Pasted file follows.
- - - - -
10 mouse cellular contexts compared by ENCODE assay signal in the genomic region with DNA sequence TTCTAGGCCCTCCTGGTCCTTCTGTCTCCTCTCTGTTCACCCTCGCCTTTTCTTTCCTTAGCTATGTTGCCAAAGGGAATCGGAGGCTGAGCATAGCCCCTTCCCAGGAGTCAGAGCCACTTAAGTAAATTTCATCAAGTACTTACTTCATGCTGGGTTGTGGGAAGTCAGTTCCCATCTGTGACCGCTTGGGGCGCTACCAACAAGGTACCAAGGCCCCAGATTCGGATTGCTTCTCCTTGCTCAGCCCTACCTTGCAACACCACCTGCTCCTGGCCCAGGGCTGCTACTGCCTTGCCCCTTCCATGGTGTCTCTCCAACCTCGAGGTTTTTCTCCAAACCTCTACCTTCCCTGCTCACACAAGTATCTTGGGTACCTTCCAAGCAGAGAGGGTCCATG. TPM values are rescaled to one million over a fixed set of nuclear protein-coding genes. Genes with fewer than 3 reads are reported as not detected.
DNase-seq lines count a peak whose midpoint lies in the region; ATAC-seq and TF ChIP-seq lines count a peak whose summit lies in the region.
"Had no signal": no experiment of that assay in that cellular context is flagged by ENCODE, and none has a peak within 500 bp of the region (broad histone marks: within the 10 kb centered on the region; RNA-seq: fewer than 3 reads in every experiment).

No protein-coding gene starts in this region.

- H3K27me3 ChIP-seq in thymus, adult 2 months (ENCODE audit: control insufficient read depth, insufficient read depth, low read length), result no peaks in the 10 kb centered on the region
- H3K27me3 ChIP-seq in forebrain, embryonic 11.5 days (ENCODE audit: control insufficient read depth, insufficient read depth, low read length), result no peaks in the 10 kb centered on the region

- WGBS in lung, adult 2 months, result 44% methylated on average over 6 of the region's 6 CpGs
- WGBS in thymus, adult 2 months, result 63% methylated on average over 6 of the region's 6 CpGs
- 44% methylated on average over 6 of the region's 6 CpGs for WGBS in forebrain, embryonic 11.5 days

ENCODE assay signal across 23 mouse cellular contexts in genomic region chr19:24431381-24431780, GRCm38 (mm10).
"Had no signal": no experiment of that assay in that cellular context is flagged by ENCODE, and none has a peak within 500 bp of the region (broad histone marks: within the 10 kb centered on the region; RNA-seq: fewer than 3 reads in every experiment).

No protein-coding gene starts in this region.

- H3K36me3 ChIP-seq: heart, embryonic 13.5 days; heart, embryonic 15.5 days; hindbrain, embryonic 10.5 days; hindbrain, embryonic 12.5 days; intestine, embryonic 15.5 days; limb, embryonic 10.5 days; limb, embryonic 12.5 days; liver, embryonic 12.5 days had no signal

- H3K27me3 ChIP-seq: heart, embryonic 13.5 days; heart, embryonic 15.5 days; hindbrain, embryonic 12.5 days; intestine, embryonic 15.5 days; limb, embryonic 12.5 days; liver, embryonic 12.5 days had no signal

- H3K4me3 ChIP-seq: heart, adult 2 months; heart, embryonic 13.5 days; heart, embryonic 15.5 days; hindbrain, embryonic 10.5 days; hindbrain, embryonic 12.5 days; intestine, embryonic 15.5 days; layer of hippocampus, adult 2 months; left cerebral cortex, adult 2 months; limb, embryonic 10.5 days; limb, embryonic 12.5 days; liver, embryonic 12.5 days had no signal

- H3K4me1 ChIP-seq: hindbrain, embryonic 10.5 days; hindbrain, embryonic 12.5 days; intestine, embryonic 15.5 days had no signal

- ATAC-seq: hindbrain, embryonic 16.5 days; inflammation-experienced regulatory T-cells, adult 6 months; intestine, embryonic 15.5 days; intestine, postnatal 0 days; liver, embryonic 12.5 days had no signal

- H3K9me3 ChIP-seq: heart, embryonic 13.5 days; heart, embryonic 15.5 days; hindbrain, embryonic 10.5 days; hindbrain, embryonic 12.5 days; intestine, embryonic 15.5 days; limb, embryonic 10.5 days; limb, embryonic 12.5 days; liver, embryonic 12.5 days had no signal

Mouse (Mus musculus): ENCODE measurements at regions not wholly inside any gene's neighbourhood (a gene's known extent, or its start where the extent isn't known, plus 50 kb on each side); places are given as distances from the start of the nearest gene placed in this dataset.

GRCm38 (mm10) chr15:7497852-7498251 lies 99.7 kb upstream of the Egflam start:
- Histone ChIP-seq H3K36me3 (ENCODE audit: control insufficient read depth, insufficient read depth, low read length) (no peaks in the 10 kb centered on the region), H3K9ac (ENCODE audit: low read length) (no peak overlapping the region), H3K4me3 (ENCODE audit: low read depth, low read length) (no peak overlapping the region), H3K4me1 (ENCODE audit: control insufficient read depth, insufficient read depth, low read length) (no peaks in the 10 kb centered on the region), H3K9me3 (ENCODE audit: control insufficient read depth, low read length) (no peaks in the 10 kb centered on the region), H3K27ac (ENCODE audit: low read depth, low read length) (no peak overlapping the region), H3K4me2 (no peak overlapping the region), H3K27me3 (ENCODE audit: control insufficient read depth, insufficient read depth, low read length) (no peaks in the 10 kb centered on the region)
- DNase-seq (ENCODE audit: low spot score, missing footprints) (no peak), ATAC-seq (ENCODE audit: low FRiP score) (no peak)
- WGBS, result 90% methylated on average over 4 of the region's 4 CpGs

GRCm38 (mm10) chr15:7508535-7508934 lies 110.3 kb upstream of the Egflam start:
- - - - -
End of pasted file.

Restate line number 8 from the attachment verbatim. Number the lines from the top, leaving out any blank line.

- WGBS in thymus, adult 2 months, result 63% methylated on average over 6 of the region's 6 CpGs